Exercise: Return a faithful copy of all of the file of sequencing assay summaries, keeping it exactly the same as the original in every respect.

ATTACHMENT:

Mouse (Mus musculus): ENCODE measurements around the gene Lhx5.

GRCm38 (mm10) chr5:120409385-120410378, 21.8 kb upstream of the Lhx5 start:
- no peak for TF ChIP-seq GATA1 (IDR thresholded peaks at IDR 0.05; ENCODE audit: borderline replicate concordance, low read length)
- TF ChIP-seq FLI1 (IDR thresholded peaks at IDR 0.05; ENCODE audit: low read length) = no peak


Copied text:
Mouse (Mus musculus): ENCODE measurements around the gene Lhx5.

GRCm38 (mm10) chr5:120409385-120410378, 21.8 kb upstream of the Lhx5 start:
- no peak for TF ChIP-seq GATA1 (IDR thresholded peaks at IDR 0.05; ENCODE audit: borderline replicate concordance, low read length)
- TF ChIP-seq FLI1 (IDR thresholded peaks at IDR 0.05; ENCODE audit: low read length) = no peak